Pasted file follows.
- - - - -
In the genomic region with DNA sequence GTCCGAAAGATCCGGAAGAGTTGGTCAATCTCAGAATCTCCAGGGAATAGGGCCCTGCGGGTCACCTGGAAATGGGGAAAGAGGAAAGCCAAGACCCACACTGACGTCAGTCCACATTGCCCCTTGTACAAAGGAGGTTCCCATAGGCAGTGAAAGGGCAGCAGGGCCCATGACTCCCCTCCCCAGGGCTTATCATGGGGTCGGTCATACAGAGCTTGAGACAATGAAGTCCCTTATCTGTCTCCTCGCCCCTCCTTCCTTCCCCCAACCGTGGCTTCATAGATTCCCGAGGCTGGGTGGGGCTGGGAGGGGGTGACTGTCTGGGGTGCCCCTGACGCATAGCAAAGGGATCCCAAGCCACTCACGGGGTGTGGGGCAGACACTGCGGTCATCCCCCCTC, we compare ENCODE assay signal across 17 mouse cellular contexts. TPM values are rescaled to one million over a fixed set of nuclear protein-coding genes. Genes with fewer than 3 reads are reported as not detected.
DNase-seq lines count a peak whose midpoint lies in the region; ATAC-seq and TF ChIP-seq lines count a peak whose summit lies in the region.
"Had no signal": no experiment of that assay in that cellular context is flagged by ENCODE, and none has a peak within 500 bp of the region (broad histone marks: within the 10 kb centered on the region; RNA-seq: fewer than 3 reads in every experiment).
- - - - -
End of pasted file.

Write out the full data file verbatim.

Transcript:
In the genomic region with DNA sequence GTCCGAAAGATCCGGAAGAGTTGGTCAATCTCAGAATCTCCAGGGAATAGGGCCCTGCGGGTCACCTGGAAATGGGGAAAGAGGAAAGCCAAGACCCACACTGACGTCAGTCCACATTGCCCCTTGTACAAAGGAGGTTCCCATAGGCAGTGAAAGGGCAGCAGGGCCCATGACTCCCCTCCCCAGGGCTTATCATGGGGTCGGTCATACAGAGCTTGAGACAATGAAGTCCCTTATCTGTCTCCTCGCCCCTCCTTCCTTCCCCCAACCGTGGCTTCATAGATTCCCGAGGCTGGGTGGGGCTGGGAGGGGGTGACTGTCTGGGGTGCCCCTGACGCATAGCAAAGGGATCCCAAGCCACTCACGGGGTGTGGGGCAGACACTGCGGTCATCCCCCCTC, we compare ENCODE assay signal across 17 mouse cellular contexts. TPM values are rescaled to one million over a fixed set of nuclear protein-coding genes. Genes with fewer than 3 reads are reported as not detected.
DNase-seq lines count a peak whose midpoint lies in the region; ATAC-seq and TF ChIP-seq lines count a peak whose summit lies in the region.
"Had no signal": no experiment of that assay in that cellular context is flagged by ENCODE, and none has a peak within 500 bp of the region (broad histone marks: within the 10 kb centered on the region; RNA-seq: fewer than 3 reads in every experiment).